I’ve written about the “rationality of suicide” in a blog back in 2014, after Robin Williams died: https://forestedgebooks.com/2014/08/15/suicide-is-rational-in-its-own-mind/

I caught some flak for that blog, too, from some who said I shouldn’t have written it, or shouldn’t express such ideas. I still don’t understand why not. It’s a debate many depressed people are trapped in, and it’s important to know.

Last year I taught at a residential treatment center for teenagers, many of whom had attempted suicide. The “rationality of suicide” was a common feeling, and therapy was geared to helping students discover the irrationality of it, especially suicide’s potential affects on those who are left behind.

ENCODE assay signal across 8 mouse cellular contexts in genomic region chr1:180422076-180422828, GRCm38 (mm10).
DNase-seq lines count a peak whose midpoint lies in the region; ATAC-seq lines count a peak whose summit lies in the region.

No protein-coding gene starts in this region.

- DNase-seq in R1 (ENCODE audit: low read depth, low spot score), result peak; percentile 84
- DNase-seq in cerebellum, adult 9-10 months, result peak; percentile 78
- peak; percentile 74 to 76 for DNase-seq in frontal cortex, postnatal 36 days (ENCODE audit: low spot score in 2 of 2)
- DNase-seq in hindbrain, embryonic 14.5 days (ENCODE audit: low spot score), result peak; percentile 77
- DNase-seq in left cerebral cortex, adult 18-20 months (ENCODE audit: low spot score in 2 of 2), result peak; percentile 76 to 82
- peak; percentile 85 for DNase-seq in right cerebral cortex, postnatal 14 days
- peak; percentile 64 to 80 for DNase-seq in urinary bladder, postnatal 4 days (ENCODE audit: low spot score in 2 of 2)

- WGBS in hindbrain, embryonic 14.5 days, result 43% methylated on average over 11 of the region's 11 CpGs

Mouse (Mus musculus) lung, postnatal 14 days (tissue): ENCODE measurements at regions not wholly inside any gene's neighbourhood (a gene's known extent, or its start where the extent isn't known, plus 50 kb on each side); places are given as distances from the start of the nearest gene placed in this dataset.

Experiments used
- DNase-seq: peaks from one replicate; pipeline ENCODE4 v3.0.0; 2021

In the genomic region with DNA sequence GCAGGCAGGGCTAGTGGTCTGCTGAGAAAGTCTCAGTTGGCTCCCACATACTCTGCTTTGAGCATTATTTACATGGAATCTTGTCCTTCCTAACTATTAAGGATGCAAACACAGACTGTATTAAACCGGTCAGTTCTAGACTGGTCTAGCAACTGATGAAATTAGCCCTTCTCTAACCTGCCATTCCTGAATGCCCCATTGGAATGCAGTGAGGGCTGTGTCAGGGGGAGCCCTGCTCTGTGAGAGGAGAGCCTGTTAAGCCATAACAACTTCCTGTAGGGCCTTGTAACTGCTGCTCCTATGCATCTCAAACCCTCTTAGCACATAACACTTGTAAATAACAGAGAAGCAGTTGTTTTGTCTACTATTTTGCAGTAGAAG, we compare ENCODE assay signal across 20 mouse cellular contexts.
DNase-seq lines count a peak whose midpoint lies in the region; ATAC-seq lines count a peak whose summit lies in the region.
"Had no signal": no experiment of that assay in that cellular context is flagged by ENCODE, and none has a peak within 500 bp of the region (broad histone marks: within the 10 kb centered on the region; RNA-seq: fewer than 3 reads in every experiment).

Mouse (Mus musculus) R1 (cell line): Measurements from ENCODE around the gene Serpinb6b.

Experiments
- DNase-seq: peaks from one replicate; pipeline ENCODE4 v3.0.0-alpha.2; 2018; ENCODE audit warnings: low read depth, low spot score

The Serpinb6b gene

That’s where the internal debate gets sticky. Depressed people often feel they are a burden on their loved ones, and if they removed themselves, the burden on their families would be removed.

Their death is a self-sacrifice for those they leave behind, so believes the irrational mind.

However, I personally know that’s not what happens. Survivors don’t move on. My grandfather killed himself when his first and only child–my mother–wasn’t yet a year old. She had no memory of him, but the weight of his untimely death at just age 28 dragged on her for her entire 87 years.

If you don’t choose to stay for yourself, consider staying for those you leave behind. Your death doesn’t fix anything, no matter what the rational-irrational argument in your head believes.

Book 4, “Falcon in the Barn” Chapters 1 and 2 are here in audiobook format!